Indian food delivery service Zomato’s decision to give female employees up to 10 days of “period leave” per year has triggered a discussion about menstrual health and gender equality in the South Asian nation.
Zomato announced last month that it would allow female and transgender employees to take up to ten days of paid “period leave” per year, as part of an effort to combat what it said was stigma around menstruation. This has sparked a debate on the issue, as many have doubts on whether period leave is a positive move.
Smaller Indian companies such as Cultural Machine and Gozoop already allow employees to take leave on the first day of their periods. The northern state of Bihar has been allowing female government employees to take two days of leave per month since 1992.
Zomato became the first high-profile corporate organization to do so. “At Zomato, we want to foster a culture of trust, truth and acceptance. Starting today, all women (including transgender people) at Zomato can avail up to 10 days of period leaves in a year,” said Deepinder Goyal, founder and CEO, in a memo sent to employees.
Openly discussing menstruation
Menstruation is considered a taboo topic in many sections of Indian society, and rarely discussed openly in personal or professional settings.
Studies have shown that around 71% of Indian girls are unaware about menstruation until they get their first period. Periods adversely affect many women and girls’ access to education and employment. Less than 20% of women and girls have access to sanitary napkins.
“Many of us have been taught to view periods as an illness, and something that needs to be hidden from others. Trying to create a work environment where people can talk about it, and not shy away, is a good move. However, only time can tell whether Zomato’s policy is a positive one,” gender rights activist Srilekha Chakraborty told DW.
Read more: Virginity and menstruation myths behind Asia’s tampon taboo
Equality at workplaces
Countries such as Japan, Indonesia, South Korea and Zambia also allow period leave. Experts remain divided on whether this policy is beneficial. While the intentions of the policy may be good, many worry that the move may push women out of decision-making roles at offices.
Some Indian women are worried that this move may lead to the alienation of women at the workplace. Critics believe that asking for period leave may be counterintuitive to the struggle of women to demand equality at workplaces.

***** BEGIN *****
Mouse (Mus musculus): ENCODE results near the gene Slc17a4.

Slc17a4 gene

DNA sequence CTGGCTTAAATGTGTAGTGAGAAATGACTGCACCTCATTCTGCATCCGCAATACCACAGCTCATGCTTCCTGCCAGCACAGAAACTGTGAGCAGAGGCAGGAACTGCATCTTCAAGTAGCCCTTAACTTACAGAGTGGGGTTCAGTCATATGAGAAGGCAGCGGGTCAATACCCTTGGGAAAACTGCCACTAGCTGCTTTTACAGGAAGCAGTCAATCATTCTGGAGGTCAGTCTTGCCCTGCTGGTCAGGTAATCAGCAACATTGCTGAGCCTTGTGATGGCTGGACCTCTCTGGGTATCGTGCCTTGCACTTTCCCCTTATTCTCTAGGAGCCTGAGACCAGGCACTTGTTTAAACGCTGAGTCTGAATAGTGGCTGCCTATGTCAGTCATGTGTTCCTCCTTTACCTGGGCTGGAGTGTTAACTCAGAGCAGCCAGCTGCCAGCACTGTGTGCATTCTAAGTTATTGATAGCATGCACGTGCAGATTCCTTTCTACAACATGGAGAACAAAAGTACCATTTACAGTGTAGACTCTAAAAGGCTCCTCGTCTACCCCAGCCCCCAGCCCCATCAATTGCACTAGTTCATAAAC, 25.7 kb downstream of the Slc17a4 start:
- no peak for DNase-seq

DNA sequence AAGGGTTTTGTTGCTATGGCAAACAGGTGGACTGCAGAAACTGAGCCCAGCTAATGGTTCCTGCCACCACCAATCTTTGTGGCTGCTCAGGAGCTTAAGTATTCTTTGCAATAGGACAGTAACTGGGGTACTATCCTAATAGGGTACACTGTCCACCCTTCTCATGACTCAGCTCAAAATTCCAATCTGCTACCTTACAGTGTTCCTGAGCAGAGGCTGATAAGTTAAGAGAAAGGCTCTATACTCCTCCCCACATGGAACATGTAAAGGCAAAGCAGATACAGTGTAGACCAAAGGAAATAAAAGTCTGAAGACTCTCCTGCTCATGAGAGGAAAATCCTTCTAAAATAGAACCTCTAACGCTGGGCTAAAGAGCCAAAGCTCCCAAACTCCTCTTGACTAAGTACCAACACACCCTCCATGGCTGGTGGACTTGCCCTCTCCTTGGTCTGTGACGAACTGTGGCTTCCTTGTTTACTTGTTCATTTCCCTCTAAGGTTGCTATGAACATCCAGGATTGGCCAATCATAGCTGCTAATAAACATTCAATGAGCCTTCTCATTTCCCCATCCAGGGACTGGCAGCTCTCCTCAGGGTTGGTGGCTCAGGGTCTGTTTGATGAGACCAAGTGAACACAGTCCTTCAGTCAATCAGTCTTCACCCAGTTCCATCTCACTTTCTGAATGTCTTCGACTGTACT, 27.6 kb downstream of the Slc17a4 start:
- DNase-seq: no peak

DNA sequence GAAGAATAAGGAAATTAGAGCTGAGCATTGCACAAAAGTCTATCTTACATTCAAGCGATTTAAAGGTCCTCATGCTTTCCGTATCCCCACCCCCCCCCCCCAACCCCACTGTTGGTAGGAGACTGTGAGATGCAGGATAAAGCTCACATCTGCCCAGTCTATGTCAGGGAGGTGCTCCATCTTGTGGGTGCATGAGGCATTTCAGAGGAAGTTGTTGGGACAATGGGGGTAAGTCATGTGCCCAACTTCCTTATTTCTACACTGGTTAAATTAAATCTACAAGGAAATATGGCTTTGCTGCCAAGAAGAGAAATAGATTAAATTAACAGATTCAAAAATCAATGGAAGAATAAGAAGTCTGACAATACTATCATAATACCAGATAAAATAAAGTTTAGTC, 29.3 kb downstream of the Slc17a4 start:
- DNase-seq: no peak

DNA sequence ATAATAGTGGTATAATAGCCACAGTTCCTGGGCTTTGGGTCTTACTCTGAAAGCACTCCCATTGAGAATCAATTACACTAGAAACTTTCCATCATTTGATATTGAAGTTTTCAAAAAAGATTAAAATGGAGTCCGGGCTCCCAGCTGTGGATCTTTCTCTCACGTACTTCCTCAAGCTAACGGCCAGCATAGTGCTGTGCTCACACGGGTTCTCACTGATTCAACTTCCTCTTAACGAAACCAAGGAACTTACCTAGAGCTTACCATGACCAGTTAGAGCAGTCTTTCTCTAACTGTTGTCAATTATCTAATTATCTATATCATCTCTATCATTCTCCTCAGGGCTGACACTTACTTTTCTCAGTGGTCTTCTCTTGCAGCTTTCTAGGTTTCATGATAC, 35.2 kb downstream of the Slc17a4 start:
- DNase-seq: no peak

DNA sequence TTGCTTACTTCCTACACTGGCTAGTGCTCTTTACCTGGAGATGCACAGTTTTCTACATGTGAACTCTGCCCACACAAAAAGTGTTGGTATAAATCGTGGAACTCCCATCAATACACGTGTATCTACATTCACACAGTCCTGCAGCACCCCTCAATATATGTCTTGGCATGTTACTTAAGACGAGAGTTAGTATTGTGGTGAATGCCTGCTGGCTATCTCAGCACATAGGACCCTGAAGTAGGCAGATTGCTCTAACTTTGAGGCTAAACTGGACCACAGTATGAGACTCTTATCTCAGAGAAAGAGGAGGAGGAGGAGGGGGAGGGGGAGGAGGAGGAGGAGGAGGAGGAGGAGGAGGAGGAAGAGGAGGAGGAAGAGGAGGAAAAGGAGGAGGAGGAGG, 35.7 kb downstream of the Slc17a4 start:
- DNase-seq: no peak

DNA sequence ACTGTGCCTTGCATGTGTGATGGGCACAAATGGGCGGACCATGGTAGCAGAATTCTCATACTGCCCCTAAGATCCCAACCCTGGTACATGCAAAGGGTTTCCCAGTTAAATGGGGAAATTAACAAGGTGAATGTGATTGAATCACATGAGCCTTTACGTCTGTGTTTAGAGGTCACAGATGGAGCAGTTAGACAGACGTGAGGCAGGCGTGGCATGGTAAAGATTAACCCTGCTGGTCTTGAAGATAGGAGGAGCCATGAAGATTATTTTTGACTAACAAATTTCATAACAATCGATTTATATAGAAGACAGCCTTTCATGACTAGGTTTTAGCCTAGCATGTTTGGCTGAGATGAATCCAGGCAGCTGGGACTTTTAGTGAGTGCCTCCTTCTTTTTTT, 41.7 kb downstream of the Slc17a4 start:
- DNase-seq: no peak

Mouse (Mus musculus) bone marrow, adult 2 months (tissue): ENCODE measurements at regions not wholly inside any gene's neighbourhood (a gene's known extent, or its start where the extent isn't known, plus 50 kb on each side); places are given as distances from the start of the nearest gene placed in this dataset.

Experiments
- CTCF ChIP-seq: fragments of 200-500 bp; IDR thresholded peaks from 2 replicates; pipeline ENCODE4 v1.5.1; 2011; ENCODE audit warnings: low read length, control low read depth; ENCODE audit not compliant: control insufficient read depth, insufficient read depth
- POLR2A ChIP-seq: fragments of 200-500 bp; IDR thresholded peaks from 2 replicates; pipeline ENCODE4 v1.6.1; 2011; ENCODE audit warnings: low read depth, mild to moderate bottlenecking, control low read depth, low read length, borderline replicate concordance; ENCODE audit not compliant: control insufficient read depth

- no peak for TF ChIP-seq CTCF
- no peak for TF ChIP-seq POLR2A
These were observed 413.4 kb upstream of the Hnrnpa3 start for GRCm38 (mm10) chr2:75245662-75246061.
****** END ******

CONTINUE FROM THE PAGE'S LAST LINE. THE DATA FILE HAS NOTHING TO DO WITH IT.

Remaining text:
Barkha Dutt, a prominent journalist in India, tweeted that the move may “ghettoize” women.
“To achieve gender equality, I believe we must use methods of equity. Equality means treating everyone the same way regardless of need. But how can we ignore fundamental biological differences that make women’s needs differ from those of men?” menstrual health activist Ananya Grover told DW.
“Equitable measures achieve the outcome of equality. By accounting for menstruating women’s different needs, workplaces like Zomato are simply providing them with the proportionate support they need to truly have the same opportunities as their male counterparts,” she said.
Rights activist Chakraborty, who works with marginalized and rural communities, believes that the period leave policy is unlikely to be a reality for the millions of women who work in the informal sectors of the Indian economy.
“Women who are informal workers and laborers are not able to benefit from the six-month maternity leave, protection from sexual harassment and other policies that are available to them. Women in the unorganized sector are not aware of their rights,” she said.
While the policy may eventually spread to other organized workplaces, it is highly unlikely that women working in the unorganized sector such as domestic workers will be able to benefit from such policies in the near future.
“The conversation around menstruation in India often starts and ends with ensuring affordable access to menstrual products for all girls and women. This is the foundation, of course, but it is not all that needs to be done,” said Grover.
“We need to dismantle stigma, be able to talk about menstruation like it’s a normal biological process, and account for it while planning and making policies,” she underlined.